- Exposure to wrapped tokens — Many bridges give users wrapped tokens post bridging, i.,e, representations of the original asset and not the original (or native) asset itself. This exposes the user to risks associated with the bridge and its tokens in case of any exploits. For instance, if a bridge is exploited, the bridge’s wrapped tokens will likely lose value. This vulnerability can currently be seen with the wrapped assets on Harmony’s Horizon bridge post hack as they have lost peg.
- Counterparty risks — Externally verified bridges that use validators in their bridge design add trust assumptions to the system. This forces users to trust third-party actors with their funds and thus exposes them to 1) censorship risks where someone can stop a user from transferring their funds, 2) custodial risks as validators can collude to steal user’s funds, and 3) rug pulls.
The Case for Aggregating Bridges With LI.FI
The bridging ecosystem is a complex world. There are over 100 bridges in live operation, all with their own unique strengths and weaknesses. Here’s a snapshot from a community worksheet with all the bridges and the blockchains they connect:
The image above shows how complicated things can get for users when they have to decide which bridge to choose. Bear in mind that the worksheet only has approximately 20 bridges and their routes, meaning things are even more complicated in reality for users trying to choose the best route.
Generally, having more options is good. However, in the case of bridges, it complicates things — as there are many bridges and a lack of knowledge and awareness among users about the trade-offs each bridge makes. Moreover, the fact that most bridges market themselves as trustless, decentralized, and secure, even if they are not, does not help users and makes things even more difficult.
So, how can we improve this complicated UX? By aggregation with LI.FI.
LI.FI is a cross-chain bridge aggregation protocol, aka the ultimate cross-chain money Lego. LI.FI aggregates DEXs and bridges and abstracts away decisions that would normally need to be made by the user or developer. LI.FI’s goal is to completely abstract away the complicated process of bridging assets for the user. We do this by aggregating the most secure bridges in the ecosystem.
Moreover, as bridges are mostly limited to stablecoins and native currencies, LI.FI connects them to all existing DEX/DEX aggregators on each chain. This enables the bridge-swap functionality, and users can swap from any asset (A) on any chain (X) to any asset (B) on any other chain (Y), in a single transaction with LI.FI.
In essence, LI.FI has built a product that combines the power of 20 DEXs, 10+ bridges (and counting), and 17+ smart contract blockchains into a single UX.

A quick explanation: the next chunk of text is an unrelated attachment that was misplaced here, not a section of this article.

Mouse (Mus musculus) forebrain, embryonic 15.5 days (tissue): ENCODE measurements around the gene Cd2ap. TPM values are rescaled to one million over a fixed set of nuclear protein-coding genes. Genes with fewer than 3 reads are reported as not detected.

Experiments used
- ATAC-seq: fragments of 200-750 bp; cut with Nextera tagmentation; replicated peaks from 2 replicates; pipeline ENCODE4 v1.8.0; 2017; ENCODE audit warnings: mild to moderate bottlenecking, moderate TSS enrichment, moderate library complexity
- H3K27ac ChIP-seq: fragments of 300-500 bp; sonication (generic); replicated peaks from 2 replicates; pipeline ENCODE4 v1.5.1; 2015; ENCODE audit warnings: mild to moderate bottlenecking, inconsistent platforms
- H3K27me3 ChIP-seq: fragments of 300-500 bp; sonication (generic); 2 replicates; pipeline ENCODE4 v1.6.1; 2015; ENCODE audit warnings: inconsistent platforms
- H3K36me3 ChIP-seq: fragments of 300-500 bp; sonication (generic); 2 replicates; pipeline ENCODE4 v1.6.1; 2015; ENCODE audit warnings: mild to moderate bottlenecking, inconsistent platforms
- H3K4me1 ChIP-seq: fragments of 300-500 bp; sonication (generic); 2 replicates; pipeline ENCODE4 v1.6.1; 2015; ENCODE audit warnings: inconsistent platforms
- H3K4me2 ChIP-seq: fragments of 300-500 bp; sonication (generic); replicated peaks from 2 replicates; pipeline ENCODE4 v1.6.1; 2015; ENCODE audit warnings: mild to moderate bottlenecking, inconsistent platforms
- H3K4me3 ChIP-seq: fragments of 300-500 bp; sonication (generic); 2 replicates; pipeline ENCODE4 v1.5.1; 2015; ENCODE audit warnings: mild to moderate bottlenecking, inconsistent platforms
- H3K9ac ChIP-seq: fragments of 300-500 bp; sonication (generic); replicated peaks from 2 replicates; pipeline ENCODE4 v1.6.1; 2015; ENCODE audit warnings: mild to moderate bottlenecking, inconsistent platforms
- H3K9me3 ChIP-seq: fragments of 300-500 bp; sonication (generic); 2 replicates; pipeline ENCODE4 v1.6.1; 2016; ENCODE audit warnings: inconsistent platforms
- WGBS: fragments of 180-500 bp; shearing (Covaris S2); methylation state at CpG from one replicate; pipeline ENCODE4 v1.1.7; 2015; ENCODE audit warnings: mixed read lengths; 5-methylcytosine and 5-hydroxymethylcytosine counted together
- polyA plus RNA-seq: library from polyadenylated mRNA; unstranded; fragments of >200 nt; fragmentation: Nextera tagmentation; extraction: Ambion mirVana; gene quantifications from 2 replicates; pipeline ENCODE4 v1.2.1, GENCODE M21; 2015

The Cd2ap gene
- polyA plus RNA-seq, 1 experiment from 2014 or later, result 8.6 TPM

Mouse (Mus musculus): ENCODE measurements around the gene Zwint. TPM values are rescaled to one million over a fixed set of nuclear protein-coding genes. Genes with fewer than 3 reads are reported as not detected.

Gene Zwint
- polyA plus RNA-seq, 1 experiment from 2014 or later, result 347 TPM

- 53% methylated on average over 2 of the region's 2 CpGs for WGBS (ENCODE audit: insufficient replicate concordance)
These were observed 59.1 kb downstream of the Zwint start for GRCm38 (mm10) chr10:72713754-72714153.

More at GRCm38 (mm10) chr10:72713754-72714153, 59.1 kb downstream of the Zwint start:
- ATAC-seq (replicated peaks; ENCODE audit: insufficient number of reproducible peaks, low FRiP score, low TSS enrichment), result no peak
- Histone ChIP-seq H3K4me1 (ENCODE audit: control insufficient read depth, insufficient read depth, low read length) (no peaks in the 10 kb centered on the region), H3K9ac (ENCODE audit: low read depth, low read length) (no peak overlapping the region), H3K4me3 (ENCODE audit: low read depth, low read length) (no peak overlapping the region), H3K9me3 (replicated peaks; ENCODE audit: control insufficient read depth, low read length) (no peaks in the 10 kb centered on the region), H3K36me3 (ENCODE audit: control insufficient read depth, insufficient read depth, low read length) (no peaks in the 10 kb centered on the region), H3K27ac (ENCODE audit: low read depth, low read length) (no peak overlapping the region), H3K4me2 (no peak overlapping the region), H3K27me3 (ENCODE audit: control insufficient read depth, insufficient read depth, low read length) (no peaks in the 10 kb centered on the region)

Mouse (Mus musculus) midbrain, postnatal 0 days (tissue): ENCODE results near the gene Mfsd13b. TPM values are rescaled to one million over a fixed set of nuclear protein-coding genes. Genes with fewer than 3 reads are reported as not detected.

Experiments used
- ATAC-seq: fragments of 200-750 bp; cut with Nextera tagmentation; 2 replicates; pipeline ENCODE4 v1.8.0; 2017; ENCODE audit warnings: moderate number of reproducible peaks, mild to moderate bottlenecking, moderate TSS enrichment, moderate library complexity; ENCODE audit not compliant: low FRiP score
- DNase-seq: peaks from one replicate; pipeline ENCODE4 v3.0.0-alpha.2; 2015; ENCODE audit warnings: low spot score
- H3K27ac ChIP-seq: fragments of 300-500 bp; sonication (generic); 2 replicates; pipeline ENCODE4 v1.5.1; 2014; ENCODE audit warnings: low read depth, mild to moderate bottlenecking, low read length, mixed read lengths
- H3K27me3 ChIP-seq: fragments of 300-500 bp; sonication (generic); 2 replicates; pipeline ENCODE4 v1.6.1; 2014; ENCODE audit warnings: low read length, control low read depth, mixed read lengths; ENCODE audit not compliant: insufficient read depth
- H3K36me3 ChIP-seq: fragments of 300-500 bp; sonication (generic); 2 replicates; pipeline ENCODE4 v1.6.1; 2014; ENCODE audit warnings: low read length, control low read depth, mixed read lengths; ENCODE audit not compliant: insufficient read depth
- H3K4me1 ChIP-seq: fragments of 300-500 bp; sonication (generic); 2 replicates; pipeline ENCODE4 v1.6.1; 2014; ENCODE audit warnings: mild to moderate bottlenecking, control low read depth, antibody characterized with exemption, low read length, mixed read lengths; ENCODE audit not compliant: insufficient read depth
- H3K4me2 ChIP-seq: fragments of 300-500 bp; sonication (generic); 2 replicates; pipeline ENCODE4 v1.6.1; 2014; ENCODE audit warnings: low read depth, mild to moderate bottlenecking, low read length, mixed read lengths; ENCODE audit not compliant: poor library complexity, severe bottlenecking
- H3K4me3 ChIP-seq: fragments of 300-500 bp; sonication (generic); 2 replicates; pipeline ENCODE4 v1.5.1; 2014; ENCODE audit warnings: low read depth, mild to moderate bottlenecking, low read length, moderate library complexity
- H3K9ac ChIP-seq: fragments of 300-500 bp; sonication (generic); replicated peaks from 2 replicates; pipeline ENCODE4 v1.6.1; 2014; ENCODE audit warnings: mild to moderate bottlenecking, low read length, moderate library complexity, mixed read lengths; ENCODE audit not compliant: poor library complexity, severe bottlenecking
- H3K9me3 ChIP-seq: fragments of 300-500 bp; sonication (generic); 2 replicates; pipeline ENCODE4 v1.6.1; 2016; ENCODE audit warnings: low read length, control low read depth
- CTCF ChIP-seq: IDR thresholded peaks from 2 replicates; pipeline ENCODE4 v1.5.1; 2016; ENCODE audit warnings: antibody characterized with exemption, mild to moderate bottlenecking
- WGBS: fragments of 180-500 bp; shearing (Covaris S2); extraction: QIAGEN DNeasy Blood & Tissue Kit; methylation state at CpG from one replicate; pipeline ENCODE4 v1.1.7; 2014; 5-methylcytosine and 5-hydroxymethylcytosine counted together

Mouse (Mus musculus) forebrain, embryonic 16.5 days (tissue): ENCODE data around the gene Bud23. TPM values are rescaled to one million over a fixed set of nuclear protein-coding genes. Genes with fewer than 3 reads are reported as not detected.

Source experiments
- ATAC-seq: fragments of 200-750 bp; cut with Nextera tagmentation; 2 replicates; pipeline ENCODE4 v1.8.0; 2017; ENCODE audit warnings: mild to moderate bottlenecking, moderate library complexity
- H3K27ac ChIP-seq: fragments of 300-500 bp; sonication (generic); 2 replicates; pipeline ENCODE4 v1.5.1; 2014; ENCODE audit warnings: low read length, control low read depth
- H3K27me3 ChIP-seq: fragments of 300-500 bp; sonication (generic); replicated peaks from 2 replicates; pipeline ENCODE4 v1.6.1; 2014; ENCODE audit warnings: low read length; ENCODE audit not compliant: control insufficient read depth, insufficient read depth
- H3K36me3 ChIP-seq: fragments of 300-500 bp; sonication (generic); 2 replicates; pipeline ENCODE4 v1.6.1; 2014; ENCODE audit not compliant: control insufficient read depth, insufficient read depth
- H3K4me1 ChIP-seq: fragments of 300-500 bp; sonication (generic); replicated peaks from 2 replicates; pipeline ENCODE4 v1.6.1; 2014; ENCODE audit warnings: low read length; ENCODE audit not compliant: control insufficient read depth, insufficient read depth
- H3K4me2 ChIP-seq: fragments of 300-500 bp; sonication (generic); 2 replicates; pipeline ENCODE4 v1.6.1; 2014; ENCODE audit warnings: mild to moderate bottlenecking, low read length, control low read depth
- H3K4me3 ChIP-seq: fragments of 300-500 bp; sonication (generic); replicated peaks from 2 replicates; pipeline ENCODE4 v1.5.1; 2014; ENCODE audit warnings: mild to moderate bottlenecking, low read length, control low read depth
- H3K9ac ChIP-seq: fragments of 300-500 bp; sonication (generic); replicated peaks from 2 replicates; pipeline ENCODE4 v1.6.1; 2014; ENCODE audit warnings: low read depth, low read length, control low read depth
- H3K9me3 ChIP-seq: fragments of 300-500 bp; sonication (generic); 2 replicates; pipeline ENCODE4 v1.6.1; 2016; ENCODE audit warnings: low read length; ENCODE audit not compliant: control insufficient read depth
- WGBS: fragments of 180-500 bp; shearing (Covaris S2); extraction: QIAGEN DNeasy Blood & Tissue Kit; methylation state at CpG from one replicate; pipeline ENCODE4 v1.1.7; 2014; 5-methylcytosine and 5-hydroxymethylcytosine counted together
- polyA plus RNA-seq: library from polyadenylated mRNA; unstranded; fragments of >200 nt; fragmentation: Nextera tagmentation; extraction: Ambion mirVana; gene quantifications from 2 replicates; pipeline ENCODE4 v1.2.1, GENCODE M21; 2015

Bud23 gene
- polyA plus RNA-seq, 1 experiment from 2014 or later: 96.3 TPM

Many established projects like Alchemix, DeFi Saver, Superfluid, Perp, KlimaDAO, and others use LI.FI’s SDK/API/Widget under the hood to go cross-chain. Moreover, users can use transferto.xyz to bridge and swap across 17+ chains supported by LI.FI.
For further examples of how LI.FI works, please refer to:
- Alchemix — SDK Integration
- DeFi Saver — SDK Integration
- Transferto.xyz — LI.FI B2C interface
- Cross-Chain Klima Staking — Custom-built cross-chain staking product for Klima
Alchemy Pay Provides Multi-Chain On/Off Payment Ramps
Alchemy Pay is focused on making entering and exiting blockchain networks as easy and direct as possible. That means from the perspective of users as well as developers. Regardless of which blockchain a user wants to use, in order to be able to interact and send transactions, a user needs the right cryptocurrency.
We have developed on/off ramp plugins that can be integrated into a site on any blockchain protocol. These payment ramps allow people to participate in a dApp or a blockchain service directly with their fiat currency funds via credit or debit cards, bank transfers or even popular local mobile wallets. Newcomers and experienced users are able to sign up and use their local currency to purchase the correct cryptocurrency in under a minute. The purchased crypto is sent to their crypto wallet address so that they maintain custody. From that point on the user is able to use the infrastructure created by LI.FI to move those funds across different blockchains and participate quickly, securely, and fuss-free.
Our payment solutions connect fiat currency and cryptocurrency. They are ‘chain agnostic’, which means that they can operate on all chains. Developers can make their dApps more accessible than ever before for newcomers with these customisable payment ramps hosted directly on their platforms.
One of blockchain’s biggest problems has been onboarding new users, particularly those who are not tech savvy. These payment ramps change all that by dramatically reducing the overwhelming steps and improving first-time user experience. With the ramp, the user never has to leave the platform they are intending to use. True accessibility also comes with the ability to exchange crypto back to local currency for users who want, not only to enter, but to exit as well.
To get an idea of these crypto ramps in operation, take a look at a recent integration with BeFi’s secure multi-chain wallet for Web3.0 dApps, DeFi, and NFTs:
LI.Fi is an infrastructure protocol that aggregates cross-chain bridges and decentralized exchanges (DEXs) via an SDK and/or widget. LI.FI’s smart contracts have been audited twice (Code4rena — March ’22, Quantstamp — April ‘22), and the team consists of 25 people fully dedicated to the cross-chain space. LI.FI has aggregated 9 bridges across 15 EVM compatible chains, along with all available DEX aggregators & DEXs, on those chains into a single solution.
To learn more about LI.FI, you can:
- Read the SDK ‘quick start’ at docs.li.fi
- Join the official Discord
- Follow them on Twitter & LinkedIn
- Follow them on Telegram
- Subscribe to their Substack Newsletter
or try the any-2-any swaps NOW at transferto.xyz